By LINDA G. RASTELLI
Coyotes are probably here to stay in New Jersey, Department of Environmental Protection officials told about 100 people at a two-hour information meeting in Middletown last night.
But the recent coyote attacks on humans are “an anomaly in the eastern United States,” said Division of Fish & Wildlife deputy commissioner for natural resources John Watson, Jr.
“It’s not feasible to remove them from Middletown,” added principal biologist Tony McBride. “But we can make them fear people again.”
Various tactics he suggested to “frighten and harass” and “enforce their natural fear of people” include blasting air horns, turning garden hoses on them, yelling and throwing rocks.
Leonardo resident Paula Wellbrock wasn’t sold. She believes her toy fox terrier was killed by a coyote in late May. (Wildlife officials aren’t so sure; they think her Lola was killed by another dog.)
“Fish and Wildlife [officials] have no experience with this, so they’re going by textbook,” she said. “The coyotes are running all over, and they’re not afraid of people. They walk right up to you.”
Since April, two children in Middletown have been attacked by coyotes, and several pets were reported to have been attacked, creating fear among residents.
The eastern coyote is relatively new, first sighted in 1939, but the experience of western-state officials in trying to eradicate coyote populations has shown that it’s virtually impossible to do so, said McBride.
The coyotes are typically afraid of humans, but have lost their fear because of living so close to them in suburban areas here, he explained. Coyotes mainly eat small mammals such as rabbits, woodchucks and carrion.
“They are non-aggressive toward humans, and dog attacks are very rare,” said McBride. On average, coyotes weigh only 40 pounds and will run from larger canines, he said; out west, dogs hunt coyotes.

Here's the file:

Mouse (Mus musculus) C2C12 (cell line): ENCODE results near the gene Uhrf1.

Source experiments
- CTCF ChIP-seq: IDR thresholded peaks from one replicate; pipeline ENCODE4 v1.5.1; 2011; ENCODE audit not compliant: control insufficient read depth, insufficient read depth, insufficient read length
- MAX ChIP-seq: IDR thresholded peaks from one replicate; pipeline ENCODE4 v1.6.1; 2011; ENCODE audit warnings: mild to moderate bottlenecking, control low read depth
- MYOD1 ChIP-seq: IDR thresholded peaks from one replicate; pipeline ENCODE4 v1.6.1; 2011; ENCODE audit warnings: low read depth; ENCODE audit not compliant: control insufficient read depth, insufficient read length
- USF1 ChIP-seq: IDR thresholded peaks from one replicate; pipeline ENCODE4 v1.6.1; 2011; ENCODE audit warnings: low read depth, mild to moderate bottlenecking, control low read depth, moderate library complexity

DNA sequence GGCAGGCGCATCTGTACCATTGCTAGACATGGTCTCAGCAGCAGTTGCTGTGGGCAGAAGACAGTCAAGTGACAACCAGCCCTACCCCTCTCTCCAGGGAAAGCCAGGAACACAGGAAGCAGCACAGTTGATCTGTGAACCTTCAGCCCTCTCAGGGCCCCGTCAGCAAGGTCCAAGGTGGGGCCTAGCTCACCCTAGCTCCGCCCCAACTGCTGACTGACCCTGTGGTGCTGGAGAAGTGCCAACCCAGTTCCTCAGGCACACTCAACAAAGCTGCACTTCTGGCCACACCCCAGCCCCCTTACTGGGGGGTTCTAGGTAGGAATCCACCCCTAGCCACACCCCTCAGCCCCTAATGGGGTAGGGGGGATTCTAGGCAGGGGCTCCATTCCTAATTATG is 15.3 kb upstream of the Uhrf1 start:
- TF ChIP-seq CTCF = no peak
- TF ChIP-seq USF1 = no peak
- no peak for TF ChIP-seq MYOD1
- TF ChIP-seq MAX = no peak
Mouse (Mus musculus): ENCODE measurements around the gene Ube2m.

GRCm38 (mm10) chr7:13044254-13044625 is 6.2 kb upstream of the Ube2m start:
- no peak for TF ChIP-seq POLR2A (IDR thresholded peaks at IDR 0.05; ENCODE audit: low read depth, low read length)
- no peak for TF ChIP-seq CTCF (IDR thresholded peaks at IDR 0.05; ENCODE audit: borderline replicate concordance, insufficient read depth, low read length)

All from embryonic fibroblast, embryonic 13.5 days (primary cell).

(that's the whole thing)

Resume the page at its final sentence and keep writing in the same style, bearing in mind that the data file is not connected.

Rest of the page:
That’s pretty far from Wellbrock’s experience. She said she had let her dog out at about 3a, and less than an hour later heard the dog “screaming, not yapping.” She and her husband ran after Lola into a small park near their home and found the dogs body. On their way back out of the park entrance, they passed a coyote, she said.
Because of the incident, her family is putting out its garbage in the morning, not at night, and keeping flashlights and baseball bats on hand. Her three children are afraid, she said.
“It’s been a nightmare,” Wellbrock said, but “we’re going to have to learn to live with it.”
The DEP gave out an information sheet on eastern coyote characteristics with suggestions on how residents can protect themselves. The tips are listed below.
Never feed a coyote. Deliberately feeding coyotes puts pets and other residents in the neighborhood at risk.
Feeding pet cats and/or feral (wild) cats outdoors can attract coyotes. The coyotes feed on the pet food and also prey upon the cats.
Put garbage in tightly closed containers that cannot be tipped over.
Remove sources of water, especially in dry climates.
Bring pets in at night.
Put away bird feeders at night to avoid attracting rodents and other coyote prey.
Provide secure enclosures for rabbits, poultry, and other farm animals.
Pick up fallen fruit and cover compost piles.
Although extremely rare, coyote attacks on humans have been known to occur. Parents should monitor their children, even in familiar surroundings, such as backyards.
Install motion-sensitive lighting around the house.
Clear brush and dense weeds from around dwellings – this reduces protective cover for coyotes and makes the area less attractive to rodents and rabbits. Coyotes, as well as other predators, are attracted to areas where rodents are concentrated like woodpiles.
If coyotes are present, make sure they know they’re not welcome. Make loud noises, blast a canned air siren, throw rocks, or spray them with a garden hose.
For the more adventurous, McBride also said trapping coyotes was legal, and hunting them and red foxes in season is now permitted by state law.